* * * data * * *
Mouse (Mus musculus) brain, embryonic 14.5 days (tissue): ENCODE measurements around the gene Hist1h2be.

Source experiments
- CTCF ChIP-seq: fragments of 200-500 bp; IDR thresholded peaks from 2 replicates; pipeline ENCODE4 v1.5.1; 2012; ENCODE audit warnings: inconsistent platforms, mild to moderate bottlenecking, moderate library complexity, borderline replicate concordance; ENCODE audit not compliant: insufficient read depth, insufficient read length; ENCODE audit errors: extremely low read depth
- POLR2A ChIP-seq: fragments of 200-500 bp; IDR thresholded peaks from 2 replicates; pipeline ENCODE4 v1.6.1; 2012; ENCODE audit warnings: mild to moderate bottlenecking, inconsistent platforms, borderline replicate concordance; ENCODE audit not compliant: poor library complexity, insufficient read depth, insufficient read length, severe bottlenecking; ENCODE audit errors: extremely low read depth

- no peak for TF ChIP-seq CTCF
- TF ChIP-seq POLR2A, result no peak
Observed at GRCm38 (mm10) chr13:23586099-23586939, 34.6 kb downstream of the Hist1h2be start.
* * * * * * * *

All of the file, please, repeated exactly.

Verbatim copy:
Mouse (Mus musculus) brain, embryonic 14.5 days (tissue): ENCODE measurements around the gene Hist1h2be.

Source experiments
- CTCF ChIP-seq: fragments of 200-500 bp; IDR thresholded peaks from 2 replicates; pipeline ENCODE4 v1.5.1; 2012; ENCODE audit warnings: inconsistent platforms, mild to moderate bottlenecking, moderate library complexity, borderline replicate concordance; ENCODE audit not compliant: insufficient read depth, insufficient read length; ENCODE audit errors: extremely low read depth
- POLR2A ChIP-seq: fragments of 200-500 bp; IDR thresholded peaks from 2 replicates; pipeline ENCODE4 v1.6.1; 2012; ENCODE audit warnings: mild to moderate bottlenecking, inconsistent platforms, borderline replicate concordance; ENCODE audit not compliant: poor library complexity, insufficient read depth, insufficient read length, severe bottlenecking; ENCODE audit errors: extremely low read depth

- no peak for TF ChIP-seq CTCF
- TF ChIP-seq POLR2A, result no peak
Observed at GRCm38 (mm10) chr13:23586099-23586939, 34.6 kb downstream of the Hist1h2be start.